The thing with being an advocate for any cause is that, at some point, people come to expect you to uphold your beliefs when you might not want to do so.
"I have no problem with talking about some of my views in other contexts, but when it comes to the Olympics, I think you should just focus on the sport."
This was a problem, obviously, because it didn't necessarily jibe with his previous support for the You Can Play initiative to get homophobia out of sports. That he lent his time and celebrity to supporting such a cause is clearly noble and a generally decent thing to do. That he then turtled when someone asked him a direct question about something that he obviously cares about on some level and he demurred, well, it's reason enough to at least be curious as to why it happened.
Initially, you could have dismissed the talk as something of a party line from the Swedish team as a whole, at least while it conducted its orientation camp last week. After all, the team's coach, Pär Mårts said:
"We are there to play hockey, we leave everything else to others, such as the government. We have received orders that we are doing sport and that we should not do anything different."
Orders are orders, so while it was fair to criticize Lundqvist, you could at least see where he was coming from in not commenting. But then, a few days later, it turned out some of his Swedish teammates, Henrik Zetterberg and Victor Hedman, came out of the corner swinging.
"It's terrible, incredibly awful," Zetterberg said. "It is unbelievable that in this era such laws exist, especially in a country as big as Russia."
Added Hedman, "It's completely wrong, we're all humans. No one should have a say in what way you're sexually oriented."
The problem, though, is that those quotes also came from that Swedish Olympic camp. Doesn't make Lundqvist, a previously-outspoken advocate of gay issues, look too good. Saying that the Olympics should be about sport and sport only kind of makes it seem as though he thinks hockey should be more important than this terribly sad state of affairs for what is very much a human rights issue.
But this is an issue far more complicated than that.
There are concerns that Russia could bar some more outspoken athletes from even entering the country for the Olympics, and maybe Lundqvist is just hedging his bets so that he can compete, but when other athletes are saying they're willing to go to jail to support gay rights on the world's grandest athletic stage, that comes off as crummy and maybe even cowardly.
While competing with the Tre Kronor on your jersey is something to which all Swedish hockey players aspire, it shouldn't be more important than an issue he's supported in the past.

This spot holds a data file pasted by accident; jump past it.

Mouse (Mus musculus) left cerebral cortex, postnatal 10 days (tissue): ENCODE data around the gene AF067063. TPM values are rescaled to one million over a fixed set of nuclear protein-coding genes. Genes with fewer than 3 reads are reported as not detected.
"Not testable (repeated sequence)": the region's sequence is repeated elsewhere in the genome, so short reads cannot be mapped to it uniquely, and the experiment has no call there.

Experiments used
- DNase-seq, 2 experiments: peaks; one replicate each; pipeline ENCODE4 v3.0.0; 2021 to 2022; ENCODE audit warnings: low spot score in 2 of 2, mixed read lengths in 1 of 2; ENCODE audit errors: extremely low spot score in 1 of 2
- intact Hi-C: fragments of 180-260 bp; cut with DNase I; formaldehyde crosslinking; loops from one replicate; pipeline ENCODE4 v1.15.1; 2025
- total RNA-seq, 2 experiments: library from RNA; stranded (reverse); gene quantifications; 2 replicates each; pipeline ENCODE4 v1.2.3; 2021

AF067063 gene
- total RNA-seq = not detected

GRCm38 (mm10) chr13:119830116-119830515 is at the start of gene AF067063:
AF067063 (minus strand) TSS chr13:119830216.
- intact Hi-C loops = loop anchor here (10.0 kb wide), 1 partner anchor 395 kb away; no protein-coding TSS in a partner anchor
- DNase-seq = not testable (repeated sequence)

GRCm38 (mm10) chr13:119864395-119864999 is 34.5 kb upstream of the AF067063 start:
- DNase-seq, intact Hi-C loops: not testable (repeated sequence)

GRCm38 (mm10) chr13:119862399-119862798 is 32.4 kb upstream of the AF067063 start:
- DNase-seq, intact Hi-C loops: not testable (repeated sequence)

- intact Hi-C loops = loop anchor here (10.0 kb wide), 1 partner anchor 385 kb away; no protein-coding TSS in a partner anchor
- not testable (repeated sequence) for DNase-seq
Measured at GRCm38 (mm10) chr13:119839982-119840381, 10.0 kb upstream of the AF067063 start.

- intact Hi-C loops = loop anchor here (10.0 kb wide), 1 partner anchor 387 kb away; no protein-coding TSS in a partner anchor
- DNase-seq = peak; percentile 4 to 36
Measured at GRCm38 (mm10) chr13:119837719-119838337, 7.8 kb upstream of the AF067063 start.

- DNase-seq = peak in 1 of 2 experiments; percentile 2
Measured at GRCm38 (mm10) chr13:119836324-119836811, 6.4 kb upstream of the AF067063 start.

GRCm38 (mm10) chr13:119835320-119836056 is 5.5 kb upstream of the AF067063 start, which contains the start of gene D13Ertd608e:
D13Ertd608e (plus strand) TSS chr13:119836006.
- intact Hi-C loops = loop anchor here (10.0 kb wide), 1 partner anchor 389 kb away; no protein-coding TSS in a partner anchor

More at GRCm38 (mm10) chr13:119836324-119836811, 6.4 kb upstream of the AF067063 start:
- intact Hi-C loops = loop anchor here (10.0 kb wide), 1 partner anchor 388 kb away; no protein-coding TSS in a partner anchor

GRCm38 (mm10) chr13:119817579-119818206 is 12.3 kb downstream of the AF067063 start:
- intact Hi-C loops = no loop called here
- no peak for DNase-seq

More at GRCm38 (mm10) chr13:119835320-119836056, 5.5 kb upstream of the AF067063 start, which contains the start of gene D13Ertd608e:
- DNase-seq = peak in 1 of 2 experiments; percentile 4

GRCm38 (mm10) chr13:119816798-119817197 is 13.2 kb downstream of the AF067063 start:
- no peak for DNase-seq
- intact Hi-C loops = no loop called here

Lundqvist again reiterated his support for the LGBT community over the weekend on Twitter, responding to a column from Sportbladet in which Marcus Leifby asked whether the star goaltender really has a heart if he can back down from the issue (I'd recommend you read that, by the way).
"Dear Leifby, if you had done any kind of research then you would know where I stand on the issue," Lundqvist wrote in Swedish (here and here, via Google Translate) while linking to the You Can Play video in which he appears. "To me, all people have equal rights granted to them. Similarly, [you have] the right to choose WHEN, WHERE and how you want to express your opinions."
Sure, just like Tim Thomas has the right to say or not say whatever nutbar things pop into his head, and those who disagree with the decision to say or not say those things are free to criticize. You can't expect NBC or the IOC to do anything about this, really. There are billions of dollars at stake for them and they are businesses. Lundqvist is a person.
The problem here is very simple: Lundqvist has said he'd accept and support gay teammates and opponents, and try to promote the elimination of homophobic language and behavior in sport.
If he, in playing at the Olympics, has a gay teammate or opponent, he is essentially not doing so by saying nothing. Can his words, or anyone's for that matter, change Russian law or Vladimir Putin's mind?
Of course not, but his saying that might not change every hockey fan's mind or hockey's ultra-masculine and sometimes unaccepting culture either. That doesn't mean the issue is something he should be putting aside because of the Importance of Sport. In fact, it's the opposite.
Now, I do get the arguments to the contrary, which have come from many corners. No one should be required to voice opinions if they don't want to and obviously this is a divisive issue.
So it comes down to a matter of how much it matters to you. Lundqvist has been an ally in the past, but how far does that go? If he sits in silence, that doesn't amount to tacitly opposing the law. In general, people who have to say, "Look at my past record on this matter," are only doing so because they don't have anything in the present to lean on.
What is put at hazard in voicing opposition to these disgusting laws? It costs someone like Henrik Lundqvist very little, maybe even nothing, to lend his celebrity to the right side of the issue, even if it ends up amounting to howling futilely in the wilderness. But the difference is that it doesn't signify nothing. If anything, it would have lent support to those whose mere existence as an LGBT person in Russia means putting everything at hazard, every day.